LI Pulse Singer-Songwriter Series
@ The Cinema Arts Centre
Growing up and playing music on Long Island meant understanding certain “scenes” existed and most likely still do. When I was in my early 20s and dreaming of recreating the feeling I felt when immersed in U2’s anthemic spirited drama or R.E.M.’s skater punkishness, I knew secretly that what I was making or attempting to make was perhaps a bit less complex musically than music composed in other genres. I knew it was more sophisticated than hair metal and most pop – that was pretty obvious –but it stopped short of the territory reserved for musicians’ musicians. They hung out in rooms called jazz and jam or funk and soul…maybe even the scintillating space of experimental. I walked into those rooms at various points in my life and engaged in the conversations going on there. Sometimes I had something to contribute, and other times I felt tongue-tied. This was hard stuff. It took practice and a serious love for music to make what was made here.
It’s this love of music and musicality that was evident at the last installment of the LI Pulse Singer-Songwriter Series at The Cinema Arts Centre. Scheduled to perform were Dave Diamond and Jason Crosby, two remarkably gifted multi-instrumentalists with years of performance experience between the two of them. They brought with them a few very talented friends – Paul Dooley, Chris Crosby, and Victoria Faiella to richen the sound for the evening. Folks knew each other, reminisced, and even made a few new acquaintances all night long.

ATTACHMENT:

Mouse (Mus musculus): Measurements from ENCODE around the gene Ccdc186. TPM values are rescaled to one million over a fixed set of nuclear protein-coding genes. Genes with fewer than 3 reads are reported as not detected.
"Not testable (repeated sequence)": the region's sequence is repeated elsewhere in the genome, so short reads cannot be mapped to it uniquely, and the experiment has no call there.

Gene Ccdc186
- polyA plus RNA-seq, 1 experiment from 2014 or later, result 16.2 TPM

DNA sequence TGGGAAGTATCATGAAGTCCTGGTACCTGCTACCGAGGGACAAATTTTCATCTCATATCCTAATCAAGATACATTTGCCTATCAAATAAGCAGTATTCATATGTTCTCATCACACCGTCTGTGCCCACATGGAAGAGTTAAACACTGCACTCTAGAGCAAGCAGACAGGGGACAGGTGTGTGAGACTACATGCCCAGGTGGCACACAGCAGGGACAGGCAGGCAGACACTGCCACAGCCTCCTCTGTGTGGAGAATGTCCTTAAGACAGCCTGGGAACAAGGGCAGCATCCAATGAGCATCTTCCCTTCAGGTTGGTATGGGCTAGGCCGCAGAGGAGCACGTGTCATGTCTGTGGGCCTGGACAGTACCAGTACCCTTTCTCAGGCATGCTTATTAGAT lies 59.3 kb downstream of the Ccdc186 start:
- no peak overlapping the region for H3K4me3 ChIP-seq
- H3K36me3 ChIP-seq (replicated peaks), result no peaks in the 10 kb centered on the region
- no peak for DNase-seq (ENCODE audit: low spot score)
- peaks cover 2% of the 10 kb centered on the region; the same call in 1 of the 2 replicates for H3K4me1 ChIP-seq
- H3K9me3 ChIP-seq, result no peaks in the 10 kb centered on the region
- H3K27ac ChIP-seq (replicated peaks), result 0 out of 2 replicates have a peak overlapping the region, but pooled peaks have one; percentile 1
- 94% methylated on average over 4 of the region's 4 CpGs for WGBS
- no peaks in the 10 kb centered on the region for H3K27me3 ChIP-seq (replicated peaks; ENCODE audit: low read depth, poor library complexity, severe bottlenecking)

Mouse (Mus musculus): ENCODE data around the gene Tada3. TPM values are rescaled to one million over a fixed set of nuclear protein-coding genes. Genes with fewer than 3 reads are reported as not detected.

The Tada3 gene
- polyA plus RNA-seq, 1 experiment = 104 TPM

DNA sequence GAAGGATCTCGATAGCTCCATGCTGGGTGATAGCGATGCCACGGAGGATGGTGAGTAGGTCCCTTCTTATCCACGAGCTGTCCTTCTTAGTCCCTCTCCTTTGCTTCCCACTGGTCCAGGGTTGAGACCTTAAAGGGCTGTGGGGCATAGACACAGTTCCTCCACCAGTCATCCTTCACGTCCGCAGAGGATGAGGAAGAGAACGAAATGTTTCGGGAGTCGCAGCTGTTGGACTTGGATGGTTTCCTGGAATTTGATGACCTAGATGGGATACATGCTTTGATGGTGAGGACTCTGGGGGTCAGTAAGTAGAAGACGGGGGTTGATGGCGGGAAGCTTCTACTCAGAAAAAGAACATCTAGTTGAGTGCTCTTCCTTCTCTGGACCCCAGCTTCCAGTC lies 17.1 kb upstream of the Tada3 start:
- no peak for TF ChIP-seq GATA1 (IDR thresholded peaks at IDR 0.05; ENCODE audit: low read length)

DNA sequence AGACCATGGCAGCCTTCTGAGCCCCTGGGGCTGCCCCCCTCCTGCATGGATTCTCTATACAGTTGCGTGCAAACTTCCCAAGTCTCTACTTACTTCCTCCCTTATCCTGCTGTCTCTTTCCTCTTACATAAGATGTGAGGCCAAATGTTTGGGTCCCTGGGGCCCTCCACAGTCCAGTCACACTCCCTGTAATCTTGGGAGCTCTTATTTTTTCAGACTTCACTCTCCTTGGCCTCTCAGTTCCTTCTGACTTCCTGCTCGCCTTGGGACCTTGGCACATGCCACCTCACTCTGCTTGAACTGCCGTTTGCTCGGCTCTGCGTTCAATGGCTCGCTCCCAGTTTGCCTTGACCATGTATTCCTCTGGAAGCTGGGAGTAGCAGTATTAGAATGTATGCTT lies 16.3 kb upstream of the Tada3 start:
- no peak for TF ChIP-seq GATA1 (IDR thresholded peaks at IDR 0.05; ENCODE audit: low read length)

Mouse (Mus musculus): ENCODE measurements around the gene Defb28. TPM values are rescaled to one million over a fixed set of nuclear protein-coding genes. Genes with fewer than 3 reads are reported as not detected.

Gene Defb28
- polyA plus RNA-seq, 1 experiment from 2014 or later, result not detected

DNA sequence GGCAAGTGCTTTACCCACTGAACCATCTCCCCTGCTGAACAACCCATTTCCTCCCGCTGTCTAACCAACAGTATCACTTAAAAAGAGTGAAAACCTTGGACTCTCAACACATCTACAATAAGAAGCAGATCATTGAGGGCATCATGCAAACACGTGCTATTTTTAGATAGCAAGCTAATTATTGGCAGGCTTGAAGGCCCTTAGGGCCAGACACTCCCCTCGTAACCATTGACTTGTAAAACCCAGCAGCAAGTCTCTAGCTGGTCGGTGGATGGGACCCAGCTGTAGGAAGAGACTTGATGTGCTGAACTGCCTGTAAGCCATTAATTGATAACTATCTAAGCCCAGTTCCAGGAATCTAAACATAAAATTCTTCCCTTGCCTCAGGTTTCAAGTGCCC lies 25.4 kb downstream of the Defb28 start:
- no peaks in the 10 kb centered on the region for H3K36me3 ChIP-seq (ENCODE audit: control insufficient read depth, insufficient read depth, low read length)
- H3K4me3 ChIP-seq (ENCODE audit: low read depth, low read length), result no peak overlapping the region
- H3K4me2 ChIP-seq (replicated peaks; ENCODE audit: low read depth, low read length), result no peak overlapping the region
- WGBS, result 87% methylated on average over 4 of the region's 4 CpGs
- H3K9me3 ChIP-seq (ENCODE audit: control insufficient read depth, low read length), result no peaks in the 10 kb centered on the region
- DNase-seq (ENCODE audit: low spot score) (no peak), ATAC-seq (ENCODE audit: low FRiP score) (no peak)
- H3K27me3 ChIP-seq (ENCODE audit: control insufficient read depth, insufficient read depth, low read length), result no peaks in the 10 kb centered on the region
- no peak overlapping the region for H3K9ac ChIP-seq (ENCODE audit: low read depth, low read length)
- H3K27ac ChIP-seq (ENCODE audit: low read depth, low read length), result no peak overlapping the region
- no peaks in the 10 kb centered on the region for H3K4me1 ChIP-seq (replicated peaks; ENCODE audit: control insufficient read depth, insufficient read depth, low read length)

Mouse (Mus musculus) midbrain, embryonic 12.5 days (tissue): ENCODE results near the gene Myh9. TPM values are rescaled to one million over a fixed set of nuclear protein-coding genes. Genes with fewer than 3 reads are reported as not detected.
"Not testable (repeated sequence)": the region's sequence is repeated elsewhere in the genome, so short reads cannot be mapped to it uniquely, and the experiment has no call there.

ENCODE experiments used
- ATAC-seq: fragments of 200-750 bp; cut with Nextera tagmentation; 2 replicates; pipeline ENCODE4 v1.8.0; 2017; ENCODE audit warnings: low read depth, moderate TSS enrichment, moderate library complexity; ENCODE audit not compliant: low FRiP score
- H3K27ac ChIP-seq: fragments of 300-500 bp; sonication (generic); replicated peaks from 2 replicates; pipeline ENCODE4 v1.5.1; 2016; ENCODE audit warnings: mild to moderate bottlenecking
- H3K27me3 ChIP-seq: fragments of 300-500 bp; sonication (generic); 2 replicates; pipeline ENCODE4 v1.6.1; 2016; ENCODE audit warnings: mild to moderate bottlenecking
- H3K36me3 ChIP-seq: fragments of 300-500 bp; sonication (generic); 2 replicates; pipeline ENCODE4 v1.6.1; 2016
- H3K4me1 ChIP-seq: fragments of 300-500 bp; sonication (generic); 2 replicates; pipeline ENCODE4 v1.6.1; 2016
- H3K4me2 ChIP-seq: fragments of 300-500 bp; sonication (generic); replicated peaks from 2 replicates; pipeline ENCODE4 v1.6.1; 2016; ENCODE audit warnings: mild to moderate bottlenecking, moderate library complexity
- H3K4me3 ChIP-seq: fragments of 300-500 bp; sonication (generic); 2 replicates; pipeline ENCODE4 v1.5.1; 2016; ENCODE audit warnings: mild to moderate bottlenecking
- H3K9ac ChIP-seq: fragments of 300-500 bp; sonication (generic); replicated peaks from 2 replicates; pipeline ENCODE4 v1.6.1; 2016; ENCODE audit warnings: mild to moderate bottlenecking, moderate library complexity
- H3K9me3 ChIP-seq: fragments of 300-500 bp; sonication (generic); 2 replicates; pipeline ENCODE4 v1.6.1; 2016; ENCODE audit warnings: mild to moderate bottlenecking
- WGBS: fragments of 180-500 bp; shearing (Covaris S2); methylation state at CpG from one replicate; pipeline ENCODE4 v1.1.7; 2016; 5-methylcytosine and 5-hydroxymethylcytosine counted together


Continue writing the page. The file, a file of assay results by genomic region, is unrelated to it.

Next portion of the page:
Dave’s warm embrace of Americana is tinged with inflections of groove and a smooth raspy delivery that is casual but always composed. His songs are rhythmic for sure – he’s one of the best drummers around – but they have a sweet way of making you forget the structure and fall into the sentiment: long drives toward and away from love, the sun shining, the dreams doing what dreams do. And what’s really cool is that even though there are deep similarities, Dave’s work complements Jason’s in a wonderful yin and yang type of way. While Dave’s palette leans toward the ROY in the color spectrum (roll your windows down…summer is almost here, baby), Jason’s tends to fall in the GBIV area. It’s not that he plays the blues per se, it’s just that there’s a little bit more longing and sadness in his compositions, something that, in my opinion, separates him from other artists in his genre and makes him entirely compelling and memorable. Jason carries a poet’s sensibility and a tradesman’s authenticity. In fact, between the two of them there’s enough integrity to keep you humming honestly for days. Weeks. These guys are pure and rootsy souls in love with music and sound and, perhaps, just what the doctor ordered for strange and confusing times.
Photos by Louis DeLalio